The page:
Title
Multiprobe molecular imaging of an NMDA receptor hypofunction rat model for glutamatergic dysfunction Multiprobe molecular imaging of an NMDA receptor hypofunction rat model for glutamatergic dysfunction
Author
Faculty/Department
Faculty of Pharmaceutical, Biomedical and Veterinary Sciences. Pharmacy
Faculty of Medicine and Health Sciences
Publication type
article
Publication
Limerick ,
Subject
Human medicine
Source (journal)
Psychiatry research: neuroimaging / International Society for Neuroimaging in Psychiatry. - Limerick
Volume/pages
248(2016) , p. 1-11
ISSN
0925-4927
ISI
000369712800001
Carrier
E
Target language
English (eng)
Full text (Publishers DOI)
Affiliation
University of Antwerp
Abstract
There are many indications of a connection between abnormal glutamate transmission through N-methyl-d-aspartate (NMDA) receptor hypofunction and the occurrence of schizophrenia. The importance of metabotropic glutamate receptor subtype 5 (mGluR5) became generally recognized due to its physical link through anchor proteins with NMDAR. Neuroinflammation as well as the kynurenine (tryptophan catabolite; TRYCAT) pathway are equally considered as major contributors to the pathology. We aimed to investigate this interplay between glutamate release, neuronal activation and inflammatory markers, by using small-animal positron emission tomography (PET) in a rat model known to induce schizophrenia-like symptoms. Daily intraperitoneal injection of MK801 or saline were administered to induce the model together with N-Acetyl-cysteine (NAc) or saline as the treatment in 24 male Sprague Dawley rats for one month. Biweekly in vivo [11C]-ABP688 microPET was performed together with mGluR5 immunohistochemistry. Simultaneously, weekly in vivo [18F]-FDG microPET imaging data for glucose metabolism was acquired and microglial activation was investigated with biweekly in vivo [18F]-PBR111 scans versus OX42 immunohistochemistry. Finally, plasma samples were analyzed for TRYCAT metabolites. We show that chronic MK801 administration (and thus elevated endogenous glutamate) causes significant tissue loss in rat brain, enhances neuroinflammatory pathways and may upregulate mGluR5 expression.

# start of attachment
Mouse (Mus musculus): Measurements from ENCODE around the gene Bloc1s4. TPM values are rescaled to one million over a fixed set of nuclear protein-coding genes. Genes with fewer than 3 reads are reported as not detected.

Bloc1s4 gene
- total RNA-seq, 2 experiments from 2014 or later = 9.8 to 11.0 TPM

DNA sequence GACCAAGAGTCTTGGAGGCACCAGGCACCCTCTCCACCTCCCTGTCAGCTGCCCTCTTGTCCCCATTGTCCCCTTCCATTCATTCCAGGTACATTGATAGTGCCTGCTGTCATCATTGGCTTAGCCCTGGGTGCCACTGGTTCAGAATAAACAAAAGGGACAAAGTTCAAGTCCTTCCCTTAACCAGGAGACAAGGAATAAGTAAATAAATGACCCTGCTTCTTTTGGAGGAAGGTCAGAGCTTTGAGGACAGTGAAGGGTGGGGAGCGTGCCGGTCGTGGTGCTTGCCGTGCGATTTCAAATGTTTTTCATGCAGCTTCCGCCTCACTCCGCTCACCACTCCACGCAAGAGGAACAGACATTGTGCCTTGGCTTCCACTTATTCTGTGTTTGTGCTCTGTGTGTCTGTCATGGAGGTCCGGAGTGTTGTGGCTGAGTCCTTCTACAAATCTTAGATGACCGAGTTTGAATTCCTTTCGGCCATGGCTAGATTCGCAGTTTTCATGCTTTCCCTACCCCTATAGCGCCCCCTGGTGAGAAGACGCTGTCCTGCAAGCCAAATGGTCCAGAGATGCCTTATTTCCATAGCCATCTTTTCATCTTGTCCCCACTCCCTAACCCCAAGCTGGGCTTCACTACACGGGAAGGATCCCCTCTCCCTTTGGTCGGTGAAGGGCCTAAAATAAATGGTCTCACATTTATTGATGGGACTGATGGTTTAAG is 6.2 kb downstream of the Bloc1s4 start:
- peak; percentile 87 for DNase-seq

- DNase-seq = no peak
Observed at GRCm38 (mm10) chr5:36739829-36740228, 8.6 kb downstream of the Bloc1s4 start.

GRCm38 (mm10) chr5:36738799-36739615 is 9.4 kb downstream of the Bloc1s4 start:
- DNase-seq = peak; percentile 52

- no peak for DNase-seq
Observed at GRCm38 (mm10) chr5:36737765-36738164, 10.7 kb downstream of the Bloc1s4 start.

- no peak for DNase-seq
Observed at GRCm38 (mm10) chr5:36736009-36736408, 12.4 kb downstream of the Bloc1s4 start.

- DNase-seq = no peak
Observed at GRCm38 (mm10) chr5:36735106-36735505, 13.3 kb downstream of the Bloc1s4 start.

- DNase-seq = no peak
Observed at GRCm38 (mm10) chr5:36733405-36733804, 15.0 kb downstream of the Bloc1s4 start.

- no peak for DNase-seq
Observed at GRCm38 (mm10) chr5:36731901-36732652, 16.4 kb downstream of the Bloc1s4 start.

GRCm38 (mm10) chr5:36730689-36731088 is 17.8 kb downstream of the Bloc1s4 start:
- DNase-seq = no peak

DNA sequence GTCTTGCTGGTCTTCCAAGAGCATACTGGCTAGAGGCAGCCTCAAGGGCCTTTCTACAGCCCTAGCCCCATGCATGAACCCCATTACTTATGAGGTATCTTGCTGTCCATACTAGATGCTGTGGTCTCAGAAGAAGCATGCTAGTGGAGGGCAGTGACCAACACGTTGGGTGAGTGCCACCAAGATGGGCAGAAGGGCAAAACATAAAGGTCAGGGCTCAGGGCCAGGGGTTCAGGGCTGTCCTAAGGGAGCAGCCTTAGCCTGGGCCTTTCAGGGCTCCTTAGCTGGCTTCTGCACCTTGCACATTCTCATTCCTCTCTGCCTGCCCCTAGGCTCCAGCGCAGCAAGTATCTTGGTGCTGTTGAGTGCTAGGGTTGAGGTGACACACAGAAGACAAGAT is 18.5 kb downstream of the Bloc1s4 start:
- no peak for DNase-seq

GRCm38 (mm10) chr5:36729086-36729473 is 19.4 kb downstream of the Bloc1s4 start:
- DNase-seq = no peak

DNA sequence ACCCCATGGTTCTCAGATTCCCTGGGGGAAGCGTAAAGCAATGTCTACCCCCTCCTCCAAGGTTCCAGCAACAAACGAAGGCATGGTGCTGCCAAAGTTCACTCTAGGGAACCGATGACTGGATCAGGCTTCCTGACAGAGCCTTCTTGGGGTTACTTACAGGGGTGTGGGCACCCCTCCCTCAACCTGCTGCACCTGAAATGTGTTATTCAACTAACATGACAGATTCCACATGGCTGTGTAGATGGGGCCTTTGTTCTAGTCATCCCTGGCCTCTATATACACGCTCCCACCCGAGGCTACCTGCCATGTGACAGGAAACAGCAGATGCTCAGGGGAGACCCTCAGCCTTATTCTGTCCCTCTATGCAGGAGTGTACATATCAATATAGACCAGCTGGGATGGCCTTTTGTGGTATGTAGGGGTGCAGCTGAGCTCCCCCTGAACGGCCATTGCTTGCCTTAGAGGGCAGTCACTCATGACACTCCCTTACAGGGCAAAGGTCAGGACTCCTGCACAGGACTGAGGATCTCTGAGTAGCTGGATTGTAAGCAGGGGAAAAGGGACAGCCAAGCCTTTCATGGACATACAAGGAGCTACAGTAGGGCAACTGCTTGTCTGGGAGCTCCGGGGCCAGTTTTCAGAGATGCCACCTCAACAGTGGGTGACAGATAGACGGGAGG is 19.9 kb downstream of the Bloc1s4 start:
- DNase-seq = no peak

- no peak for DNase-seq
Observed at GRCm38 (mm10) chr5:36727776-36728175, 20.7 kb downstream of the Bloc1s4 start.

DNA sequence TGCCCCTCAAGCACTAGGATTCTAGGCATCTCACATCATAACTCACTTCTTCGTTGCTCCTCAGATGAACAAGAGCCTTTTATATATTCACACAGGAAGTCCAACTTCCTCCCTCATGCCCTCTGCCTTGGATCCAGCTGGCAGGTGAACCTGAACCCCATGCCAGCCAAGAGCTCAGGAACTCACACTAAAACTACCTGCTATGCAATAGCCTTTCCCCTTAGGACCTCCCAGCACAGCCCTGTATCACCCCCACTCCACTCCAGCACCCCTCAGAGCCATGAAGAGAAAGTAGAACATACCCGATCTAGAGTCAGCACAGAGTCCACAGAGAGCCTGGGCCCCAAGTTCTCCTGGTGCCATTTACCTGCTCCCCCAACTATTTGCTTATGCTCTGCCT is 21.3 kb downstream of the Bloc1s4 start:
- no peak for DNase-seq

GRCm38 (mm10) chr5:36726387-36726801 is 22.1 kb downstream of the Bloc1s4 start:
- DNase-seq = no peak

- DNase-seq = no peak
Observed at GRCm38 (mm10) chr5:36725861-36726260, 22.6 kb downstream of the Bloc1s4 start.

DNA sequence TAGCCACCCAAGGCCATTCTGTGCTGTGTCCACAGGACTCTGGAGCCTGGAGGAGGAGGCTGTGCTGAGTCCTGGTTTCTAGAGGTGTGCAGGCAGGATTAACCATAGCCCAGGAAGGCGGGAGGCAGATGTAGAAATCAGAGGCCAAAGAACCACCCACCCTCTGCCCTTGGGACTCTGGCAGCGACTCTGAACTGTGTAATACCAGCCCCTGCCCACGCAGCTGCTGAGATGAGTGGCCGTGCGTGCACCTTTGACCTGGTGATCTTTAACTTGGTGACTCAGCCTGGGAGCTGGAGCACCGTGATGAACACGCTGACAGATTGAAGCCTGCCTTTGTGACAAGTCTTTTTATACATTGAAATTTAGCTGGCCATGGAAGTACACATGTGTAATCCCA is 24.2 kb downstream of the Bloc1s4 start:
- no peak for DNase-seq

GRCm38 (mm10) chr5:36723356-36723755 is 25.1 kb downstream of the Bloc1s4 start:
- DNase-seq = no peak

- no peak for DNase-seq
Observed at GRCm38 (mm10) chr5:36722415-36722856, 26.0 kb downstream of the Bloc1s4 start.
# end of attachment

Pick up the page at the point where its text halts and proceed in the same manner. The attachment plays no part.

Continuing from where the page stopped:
E-info
https://repository.uantwerpen.be/docman/iruaauth/119be1/132109.pdf
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Full text (open access)
https://repository.uantwerpen.be/docman/irua/363eec/132109.pdf
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